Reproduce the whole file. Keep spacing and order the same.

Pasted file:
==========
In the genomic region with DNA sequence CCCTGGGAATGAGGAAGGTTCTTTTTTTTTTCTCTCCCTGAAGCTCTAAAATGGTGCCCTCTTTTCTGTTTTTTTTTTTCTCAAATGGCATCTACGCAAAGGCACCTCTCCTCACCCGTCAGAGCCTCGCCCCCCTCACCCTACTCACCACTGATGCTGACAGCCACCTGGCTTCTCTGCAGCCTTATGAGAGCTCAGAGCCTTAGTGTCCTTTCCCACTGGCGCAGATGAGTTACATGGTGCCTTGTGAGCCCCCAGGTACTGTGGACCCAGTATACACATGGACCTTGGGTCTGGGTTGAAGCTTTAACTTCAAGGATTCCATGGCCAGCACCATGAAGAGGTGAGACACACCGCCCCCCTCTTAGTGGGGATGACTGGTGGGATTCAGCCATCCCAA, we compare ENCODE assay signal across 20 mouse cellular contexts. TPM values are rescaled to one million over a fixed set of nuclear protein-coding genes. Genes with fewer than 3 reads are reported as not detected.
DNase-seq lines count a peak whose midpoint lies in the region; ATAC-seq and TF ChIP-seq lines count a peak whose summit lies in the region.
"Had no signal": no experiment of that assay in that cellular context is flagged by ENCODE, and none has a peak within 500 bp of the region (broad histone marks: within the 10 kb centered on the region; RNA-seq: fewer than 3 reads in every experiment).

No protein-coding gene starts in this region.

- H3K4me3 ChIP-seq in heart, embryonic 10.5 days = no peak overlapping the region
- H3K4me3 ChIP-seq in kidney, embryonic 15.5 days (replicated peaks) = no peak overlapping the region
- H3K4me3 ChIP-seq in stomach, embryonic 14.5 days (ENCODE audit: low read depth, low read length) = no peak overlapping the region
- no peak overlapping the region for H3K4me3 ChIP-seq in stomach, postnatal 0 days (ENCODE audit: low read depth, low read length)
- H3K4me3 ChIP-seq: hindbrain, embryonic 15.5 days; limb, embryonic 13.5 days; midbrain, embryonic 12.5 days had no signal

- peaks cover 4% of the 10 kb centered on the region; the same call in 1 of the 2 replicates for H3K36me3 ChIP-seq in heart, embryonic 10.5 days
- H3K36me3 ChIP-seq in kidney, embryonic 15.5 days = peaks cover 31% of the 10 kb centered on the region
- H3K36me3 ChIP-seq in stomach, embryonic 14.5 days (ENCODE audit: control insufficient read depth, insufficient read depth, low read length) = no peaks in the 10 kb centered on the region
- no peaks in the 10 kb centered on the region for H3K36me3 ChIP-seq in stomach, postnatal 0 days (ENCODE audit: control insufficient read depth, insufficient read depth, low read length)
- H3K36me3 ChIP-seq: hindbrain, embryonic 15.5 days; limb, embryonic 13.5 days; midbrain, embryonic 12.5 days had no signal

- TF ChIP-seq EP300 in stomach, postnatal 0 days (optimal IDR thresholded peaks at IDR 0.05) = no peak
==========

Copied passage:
In the genomic region with DNA sequence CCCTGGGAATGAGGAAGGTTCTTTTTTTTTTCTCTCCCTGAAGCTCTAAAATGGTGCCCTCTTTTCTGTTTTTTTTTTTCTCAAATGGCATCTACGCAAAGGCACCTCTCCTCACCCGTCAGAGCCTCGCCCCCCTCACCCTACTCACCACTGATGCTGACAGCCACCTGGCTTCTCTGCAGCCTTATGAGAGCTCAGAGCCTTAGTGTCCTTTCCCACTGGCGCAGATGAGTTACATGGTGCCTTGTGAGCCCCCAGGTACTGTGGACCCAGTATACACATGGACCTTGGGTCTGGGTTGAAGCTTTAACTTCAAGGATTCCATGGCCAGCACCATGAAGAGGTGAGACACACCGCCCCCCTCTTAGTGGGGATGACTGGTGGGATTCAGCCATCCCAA, we compare ENCODE assay signal across 20 mouse cellular contexts. TPM values are rescaled to one million over a fixed set of nuclear protein-coding genes. Genes with fewer than 3 reads are reported as not detected.
DNase-seq lines count a peak whose midpoint lies in the region; ATAC-seq and TF ChIP-seq lines count a peak whose summit lies in the region.
"Had no signal": no experiment of that assay in that cellular context is flagged by ENCODE, and none has a peak within 500 bp of the region (broad histone marks: within the 10 kb centered on the region; RNA-seq: fewer than 3 reads in every experiment).

No protein-coding gene starts in this region.

- H3K4me3 ChIP-seq in heart, embryonic 10.5 days = no peak overlapping the region
- H3K4me3 ChIP-seq in kidney, embryonic 15.5 days (replicated peaks) = no peak overlapping the region
- H3K4me3 ChIP-seq in stomach, embryonic 14.5 days (ENCODE audit: low read depth, low read length) = no peak overlapping the region
- no peak overlapping the region for H3K4me3 ChIP-seq in stomach, postnatal 0 days (ENCODE audit: low read depth, low read length)
- H3K4me3 ChIP-seq: hindbrain, embryonic 15.5 days; limb, embryonic 13.5 days; midbrain, embryonic 12.5 days had no signal

- peaks cover 4% of the 10 kb centered on the region; the same call in 1 of the 2 replicates for H3K36me3 ChIP-seq in heart, embryonic 10.5 days
- H3K36me3 ChIP-seq in kidney, embryonic 15.5 days = peaks cover 31% of the 10 kb centered on the region
- H3K36me3 ChIP-seq in stomach, embryonic 14.5 days (ENCODE audit: control insufficient read depth, insufficient read depth, low read length) = no peaks in the 10 kb centered on the region
- no peaks in the 10 kb centered on the region for H3K36me3 ChIP-seq in stomach, postnatal 0 days (ENCODE audit: control insufficient read depth, insufficient read depth, low read length)
- H3K36me3 ChIP-seq: hindbrain, embryonic 15.5 days; limb, embryonic 13.5 days; midbrain, embryonic 12.5 days had no signal

- TF ChIP-seq EP300 in stomach, postnatal 0 days (optimal IDR thresholded peaks at IDR 0.05) = no peak